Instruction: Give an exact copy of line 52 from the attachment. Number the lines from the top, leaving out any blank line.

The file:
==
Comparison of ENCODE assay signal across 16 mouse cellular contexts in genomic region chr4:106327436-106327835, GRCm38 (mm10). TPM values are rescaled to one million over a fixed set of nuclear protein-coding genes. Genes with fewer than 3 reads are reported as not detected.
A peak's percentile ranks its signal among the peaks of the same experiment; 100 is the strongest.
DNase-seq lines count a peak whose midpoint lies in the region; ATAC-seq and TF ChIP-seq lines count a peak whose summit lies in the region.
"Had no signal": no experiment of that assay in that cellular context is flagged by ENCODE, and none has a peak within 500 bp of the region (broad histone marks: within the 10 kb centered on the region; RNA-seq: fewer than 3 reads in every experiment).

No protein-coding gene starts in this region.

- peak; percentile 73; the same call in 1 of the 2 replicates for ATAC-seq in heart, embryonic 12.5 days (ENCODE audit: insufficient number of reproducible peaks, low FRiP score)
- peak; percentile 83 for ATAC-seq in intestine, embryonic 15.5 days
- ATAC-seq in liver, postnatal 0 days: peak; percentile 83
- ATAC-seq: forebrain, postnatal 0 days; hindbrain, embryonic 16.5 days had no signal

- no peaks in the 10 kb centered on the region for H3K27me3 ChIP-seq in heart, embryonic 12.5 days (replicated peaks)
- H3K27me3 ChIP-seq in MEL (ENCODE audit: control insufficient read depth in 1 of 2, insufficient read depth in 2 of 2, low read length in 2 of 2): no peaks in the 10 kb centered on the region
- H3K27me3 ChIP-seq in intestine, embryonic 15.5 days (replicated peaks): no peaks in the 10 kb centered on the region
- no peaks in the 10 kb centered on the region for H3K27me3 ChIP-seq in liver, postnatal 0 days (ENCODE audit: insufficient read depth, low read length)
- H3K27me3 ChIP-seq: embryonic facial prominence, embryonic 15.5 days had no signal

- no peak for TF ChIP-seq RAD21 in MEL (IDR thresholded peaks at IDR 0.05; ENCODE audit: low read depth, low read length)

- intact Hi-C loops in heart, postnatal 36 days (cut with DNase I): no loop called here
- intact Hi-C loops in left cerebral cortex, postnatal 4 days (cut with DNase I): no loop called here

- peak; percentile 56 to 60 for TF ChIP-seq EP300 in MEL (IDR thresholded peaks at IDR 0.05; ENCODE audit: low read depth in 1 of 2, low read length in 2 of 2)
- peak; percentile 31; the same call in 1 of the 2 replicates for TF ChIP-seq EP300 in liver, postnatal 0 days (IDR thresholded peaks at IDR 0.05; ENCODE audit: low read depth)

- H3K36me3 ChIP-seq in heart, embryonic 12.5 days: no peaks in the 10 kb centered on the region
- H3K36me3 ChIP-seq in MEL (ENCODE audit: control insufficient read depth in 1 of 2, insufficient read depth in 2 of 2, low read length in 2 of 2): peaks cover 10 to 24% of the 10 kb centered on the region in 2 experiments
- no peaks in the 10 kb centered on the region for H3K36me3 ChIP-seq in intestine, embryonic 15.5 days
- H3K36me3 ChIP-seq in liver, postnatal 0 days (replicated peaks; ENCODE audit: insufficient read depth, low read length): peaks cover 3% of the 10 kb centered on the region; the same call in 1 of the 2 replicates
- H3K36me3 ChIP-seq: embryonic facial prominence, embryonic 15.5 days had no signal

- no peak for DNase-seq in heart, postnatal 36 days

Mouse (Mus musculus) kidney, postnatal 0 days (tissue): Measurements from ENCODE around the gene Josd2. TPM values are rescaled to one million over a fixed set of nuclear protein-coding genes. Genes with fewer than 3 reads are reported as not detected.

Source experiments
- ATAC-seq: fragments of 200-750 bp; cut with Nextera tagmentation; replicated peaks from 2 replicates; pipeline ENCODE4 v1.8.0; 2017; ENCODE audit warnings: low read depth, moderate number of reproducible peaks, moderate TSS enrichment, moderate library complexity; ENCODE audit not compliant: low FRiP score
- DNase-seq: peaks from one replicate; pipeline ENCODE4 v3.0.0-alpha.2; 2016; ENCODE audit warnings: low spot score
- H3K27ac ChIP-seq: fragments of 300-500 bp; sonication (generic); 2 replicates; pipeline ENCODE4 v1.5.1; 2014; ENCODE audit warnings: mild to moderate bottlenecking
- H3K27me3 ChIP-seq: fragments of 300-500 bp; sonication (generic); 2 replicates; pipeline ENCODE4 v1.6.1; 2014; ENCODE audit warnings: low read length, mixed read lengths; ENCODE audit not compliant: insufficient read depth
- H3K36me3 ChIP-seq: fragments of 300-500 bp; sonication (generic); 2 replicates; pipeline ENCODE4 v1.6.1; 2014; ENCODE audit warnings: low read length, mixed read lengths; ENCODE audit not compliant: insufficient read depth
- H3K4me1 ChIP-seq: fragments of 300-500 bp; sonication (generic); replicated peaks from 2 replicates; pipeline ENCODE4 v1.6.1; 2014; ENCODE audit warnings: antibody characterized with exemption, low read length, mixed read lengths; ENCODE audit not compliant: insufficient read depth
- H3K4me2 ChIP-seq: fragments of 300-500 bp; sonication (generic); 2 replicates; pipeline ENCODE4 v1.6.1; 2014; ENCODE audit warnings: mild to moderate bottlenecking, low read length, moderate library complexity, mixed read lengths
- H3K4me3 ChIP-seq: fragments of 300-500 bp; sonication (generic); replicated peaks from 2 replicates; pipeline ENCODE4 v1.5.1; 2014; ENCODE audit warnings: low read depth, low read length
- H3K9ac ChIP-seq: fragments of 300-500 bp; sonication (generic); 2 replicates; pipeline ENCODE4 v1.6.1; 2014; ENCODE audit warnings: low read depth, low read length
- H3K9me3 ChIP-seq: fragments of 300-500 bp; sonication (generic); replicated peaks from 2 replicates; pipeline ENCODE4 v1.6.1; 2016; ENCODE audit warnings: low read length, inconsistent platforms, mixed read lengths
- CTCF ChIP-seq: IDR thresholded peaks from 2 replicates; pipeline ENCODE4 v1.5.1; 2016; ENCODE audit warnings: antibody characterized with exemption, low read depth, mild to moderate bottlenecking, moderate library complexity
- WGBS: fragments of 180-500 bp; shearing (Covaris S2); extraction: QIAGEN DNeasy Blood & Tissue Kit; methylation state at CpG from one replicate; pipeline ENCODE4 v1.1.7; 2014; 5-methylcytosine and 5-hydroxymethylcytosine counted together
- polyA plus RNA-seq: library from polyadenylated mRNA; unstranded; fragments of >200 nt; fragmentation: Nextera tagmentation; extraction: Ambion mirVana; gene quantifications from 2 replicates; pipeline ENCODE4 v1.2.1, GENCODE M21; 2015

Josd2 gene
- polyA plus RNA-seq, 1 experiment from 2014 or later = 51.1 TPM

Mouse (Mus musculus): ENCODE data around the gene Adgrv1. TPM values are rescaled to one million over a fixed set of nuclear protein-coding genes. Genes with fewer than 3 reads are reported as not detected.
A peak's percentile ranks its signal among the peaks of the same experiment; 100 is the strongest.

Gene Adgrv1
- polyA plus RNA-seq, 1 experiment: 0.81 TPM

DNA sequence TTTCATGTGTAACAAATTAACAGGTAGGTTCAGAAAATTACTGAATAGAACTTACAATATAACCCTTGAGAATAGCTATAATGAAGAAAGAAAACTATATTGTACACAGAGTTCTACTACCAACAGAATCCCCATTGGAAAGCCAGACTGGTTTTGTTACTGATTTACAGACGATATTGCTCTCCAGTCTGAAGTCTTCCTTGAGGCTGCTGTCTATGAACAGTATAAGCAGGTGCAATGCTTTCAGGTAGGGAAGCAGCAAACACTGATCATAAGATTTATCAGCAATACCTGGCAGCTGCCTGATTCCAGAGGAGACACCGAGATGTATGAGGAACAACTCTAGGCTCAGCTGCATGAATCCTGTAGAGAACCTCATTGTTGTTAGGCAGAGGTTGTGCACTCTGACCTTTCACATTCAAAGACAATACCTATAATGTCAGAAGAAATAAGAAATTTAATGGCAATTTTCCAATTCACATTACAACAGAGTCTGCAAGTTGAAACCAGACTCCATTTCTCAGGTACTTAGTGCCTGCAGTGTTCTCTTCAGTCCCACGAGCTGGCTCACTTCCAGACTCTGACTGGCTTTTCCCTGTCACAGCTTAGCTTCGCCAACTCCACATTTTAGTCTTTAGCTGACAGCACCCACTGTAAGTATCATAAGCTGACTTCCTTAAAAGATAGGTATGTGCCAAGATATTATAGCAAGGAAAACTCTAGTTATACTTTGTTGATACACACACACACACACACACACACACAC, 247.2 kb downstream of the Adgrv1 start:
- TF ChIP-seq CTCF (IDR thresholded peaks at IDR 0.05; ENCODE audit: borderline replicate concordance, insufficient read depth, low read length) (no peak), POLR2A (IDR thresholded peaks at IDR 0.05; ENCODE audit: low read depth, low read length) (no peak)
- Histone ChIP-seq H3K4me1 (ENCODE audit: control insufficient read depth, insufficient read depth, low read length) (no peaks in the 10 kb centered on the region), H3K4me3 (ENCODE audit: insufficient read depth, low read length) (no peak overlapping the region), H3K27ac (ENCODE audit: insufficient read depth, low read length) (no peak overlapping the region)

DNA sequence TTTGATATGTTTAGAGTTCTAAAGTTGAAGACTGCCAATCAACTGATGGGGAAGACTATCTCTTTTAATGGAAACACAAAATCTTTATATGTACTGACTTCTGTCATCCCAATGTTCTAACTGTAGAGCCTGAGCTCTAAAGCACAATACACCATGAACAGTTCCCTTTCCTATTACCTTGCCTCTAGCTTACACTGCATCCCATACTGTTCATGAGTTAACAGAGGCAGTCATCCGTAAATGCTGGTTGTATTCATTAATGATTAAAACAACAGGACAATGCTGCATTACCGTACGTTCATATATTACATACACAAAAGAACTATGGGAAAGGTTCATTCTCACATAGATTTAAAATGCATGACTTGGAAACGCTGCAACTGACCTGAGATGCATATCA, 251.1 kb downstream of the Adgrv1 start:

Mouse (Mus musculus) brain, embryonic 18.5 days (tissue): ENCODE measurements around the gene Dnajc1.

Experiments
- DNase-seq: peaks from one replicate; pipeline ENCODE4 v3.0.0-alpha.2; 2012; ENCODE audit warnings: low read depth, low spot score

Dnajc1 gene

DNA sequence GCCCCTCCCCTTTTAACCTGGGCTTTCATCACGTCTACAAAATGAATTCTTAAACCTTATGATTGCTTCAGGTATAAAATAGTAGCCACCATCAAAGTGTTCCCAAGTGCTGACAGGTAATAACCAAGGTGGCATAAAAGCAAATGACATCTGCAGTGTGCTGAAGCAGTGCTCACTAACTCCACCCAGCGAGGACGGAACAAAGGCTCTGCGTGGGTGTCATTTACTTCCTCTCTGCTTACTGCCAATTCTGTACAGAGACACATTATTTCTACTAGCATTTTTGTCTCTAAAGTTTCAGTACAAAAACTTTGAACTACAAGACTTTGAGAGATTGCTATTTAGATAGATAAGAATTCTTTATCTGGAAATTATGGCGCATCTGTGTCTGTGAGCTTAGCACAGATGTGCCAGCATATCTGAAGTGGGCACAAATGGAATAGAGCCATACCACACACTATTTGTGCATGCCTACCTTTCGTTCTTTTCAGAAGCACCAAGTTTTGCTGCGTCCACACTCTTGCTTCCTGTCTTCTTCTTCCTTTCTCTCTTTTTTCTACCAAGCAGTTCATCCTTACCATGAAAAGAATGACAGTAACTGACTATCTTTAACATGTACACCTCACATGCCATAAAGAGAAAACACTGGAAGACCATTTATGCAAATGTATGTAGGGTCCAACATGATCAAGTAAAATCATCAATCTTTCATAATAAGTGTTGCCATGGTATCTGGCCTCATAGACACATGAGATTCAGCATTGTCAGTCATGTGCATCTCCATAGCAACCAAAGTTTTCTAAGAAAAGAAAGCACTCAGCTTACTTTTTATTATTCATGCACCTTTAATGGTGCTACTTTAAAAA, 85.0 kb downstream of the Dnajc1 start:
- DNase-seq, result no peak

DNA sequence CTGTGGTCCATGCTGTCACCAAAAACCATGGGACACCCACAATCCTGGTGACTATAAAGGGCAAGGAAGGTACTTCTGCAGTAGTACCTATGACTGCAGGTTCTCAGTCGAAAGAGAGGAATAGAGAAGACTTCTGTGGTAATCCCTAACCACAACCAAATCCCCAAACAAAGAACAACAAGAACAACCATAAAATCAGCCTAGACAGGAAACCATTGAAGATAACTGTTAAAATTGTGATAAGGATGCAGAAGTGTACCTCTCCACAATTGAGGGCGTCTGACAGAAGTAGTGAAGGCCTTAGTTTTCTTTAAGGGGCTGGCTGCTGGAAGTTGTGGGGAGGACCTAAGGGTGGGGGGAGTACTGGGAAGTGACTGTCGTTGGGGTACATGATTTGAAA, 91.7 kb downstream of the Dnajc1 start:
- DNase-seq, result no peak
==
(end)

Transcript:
Experiments